Schroeder: Temple’s service trips need service

Temple students should have more Service Immersion Programs to choose from.


schroederThe Division of Student Affairs promises in its online mission statement to develop and empower Temple’s students. I can attest that the office keeps that promise, having spent last this summer in one of Temple’s Service Immersion Programs. The values I learned, the people I met and the questions I had and still have worked to forever expand my worldview, which is why I do not just believe that all Temple students would benefit from their involvement in more SIP activities, I know it.

However, with SIP directors coming and going at will, it becomes imperative for the university to continue providing enriching and provocative service trips for students for as long as its cherry and white hues shine over North Philadelphia.

My first service trip was to St. Thomas, Jamaica in May 2011, led by the former Student Activities Director Gina D’Annunzio, during which my group and I built a shade house at White Horses Primary School for the local community to store freshly grown food. Although the project required most of our time, we also visited Kingston and a couple of beaches, met with university professors and interacted with local community members who taught us about Jamaica’s history and culture.

My second service trip was to the Rosebud Reservation in South Dakota. While my second group and I, led by the current Student Activities Director Chris Carey, did work at a food pantry, thrift shop and warehouse, our trip was overall less service oriented than my first.

Most of our time was spent meeting and discussing with Lakota community leaders, such as Ione Quigley, the Chairwoman of Lakota Studies at Sinte Gleska University. We also visited Fort Niobrara in Nebraska, spent time in the Badlands and took part in a sweat lodge ceremony, a Lakota religious ritual. In fact, there were myriad differences between Rosebud and St. Thomas.

The former was a domestic excursion, as opposed to an international one. Unlike a tropical, surprisingly mountainous Caribbean island, the land was mostly flat – although hilly in some parts – and vast, as if never-ending.

My second group and I also found ourselves experiencing firsthand the many issues that affect the Lakota people, such as rampant alcoholism and an 80-plus percent unemployment rate, making their county the second poorest in the nation. Youth suicide is eight times higher than the national average. The average life expectancy for women is 56 years, and only 48 years for men.

Lakota has become a second language on the reservation as well, due to the shaming of Lakota culture practiced by Jesuit boarding schools and the United States government throughout history. Lakota children were forced into the aforementioned schools starting in the eighteenth century and continuing up until the twentieth, where they would be rebuked and punished for speaking their language and practicing their traditions. In fact, the United States government did not pass the Native American Freedom of Religion Act until 1978.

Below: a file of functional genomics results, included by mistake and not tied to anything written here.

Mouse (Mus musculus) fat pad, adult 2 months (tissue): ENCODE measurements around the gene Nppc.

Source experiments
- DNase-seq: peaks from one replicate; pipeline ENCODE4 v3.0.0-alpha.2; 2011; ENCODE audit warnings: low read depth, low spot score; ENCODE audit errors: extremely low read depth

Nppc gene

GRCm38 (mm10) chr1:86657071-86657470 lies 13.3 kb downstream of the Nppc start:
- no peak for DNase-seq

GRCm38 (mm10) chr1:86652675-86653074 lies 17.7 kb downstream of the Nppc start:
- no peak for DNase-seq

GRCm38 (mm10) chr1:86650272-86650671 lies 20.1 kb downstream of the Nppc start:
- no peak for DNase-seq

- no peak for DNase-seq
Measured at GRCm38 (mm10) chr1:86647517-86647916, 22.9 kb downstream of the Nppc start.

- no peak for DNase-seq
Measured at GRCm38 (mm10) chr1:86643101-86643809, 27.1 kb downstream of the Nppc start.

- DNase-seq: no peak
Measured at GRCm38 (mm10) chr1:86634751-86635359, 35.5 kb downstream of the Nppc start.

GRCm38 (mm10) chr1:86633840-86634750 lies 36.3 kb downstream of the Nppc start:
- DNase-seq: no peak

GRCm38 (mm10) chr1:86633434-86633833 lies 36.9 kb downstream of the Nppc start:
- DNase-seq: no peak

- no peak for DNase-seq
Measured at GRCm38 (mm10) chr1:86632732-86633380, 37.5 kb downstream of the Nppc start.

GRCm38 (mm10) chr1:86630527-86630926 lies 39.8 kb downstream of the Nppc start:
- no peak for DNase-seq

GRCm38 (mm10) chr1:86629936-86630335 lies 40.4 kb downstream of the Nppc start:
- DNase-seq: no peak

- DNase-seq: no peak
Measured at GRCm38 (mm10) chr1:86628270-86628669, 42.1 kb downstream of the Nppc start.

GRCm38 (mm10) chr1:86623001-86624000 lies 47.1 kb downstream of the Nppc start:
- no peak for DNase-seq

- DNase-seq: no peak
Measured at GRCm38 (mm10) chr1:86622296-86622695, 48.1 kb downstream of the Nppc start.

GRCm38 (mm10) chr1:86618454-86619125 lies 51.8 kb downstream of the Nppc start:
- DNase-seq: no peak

Both of my service trips were similar however, in that my groups and I spent our nights reflecting on our thoughts, the people we met, insights we learned and moments we witnessed. This process could be continued independently by writing in the journals that we received at our group’s weekly pre-departure meetings on campus during the academic year.

Some of the most profound moments of each of my trips, particularly during my trip to Rosebud, took place during reflection periods. Reflection allowed my group members and I time to process and realize the extent of the marginalization we saw. Introverted members of the group were encouraged take part in provocative discussions, while those who had been more involved in other group activities were asked to listen. By reflecting on my days and pondering the differences between volunteering and service, charity and social justice, I began to determine my standing in the world relative to the people I interacted with and learned from.

By reflecting on the tangible goals my groups and I achieved at the end of our stays, I left each time feeling empowered. In fact, I felt more than that. Each service trip I took part in made me feel a sense of purpose, a sensation that my major coursework had never given me.

Unfortunately, when D’Annunzio left Temple in the beginning of October 2012, SIP Jamaica left with her, and students currently only have two SIP options to choose from. Few other programs remove students from the classroom and immerse them in another land with another culture while also accentuating connections to our North Philadelphia community. Temple’s students must push for more opportunities to attend service trips and similar programs that directly impact themselves, as well as enriching communities across the country and around the world.

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